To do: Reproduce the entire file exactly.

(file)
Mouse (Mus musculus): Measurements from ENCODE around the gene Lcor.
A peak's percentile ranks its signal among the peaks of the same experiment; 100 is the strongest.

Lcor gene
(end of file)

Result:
Mouse (Mus musculus): Measurements from ENCODE around the gene Lcor.
A peak's percentile ranks its signal among the peaks of the same experiment; 100 is the strongest.

Lcor gene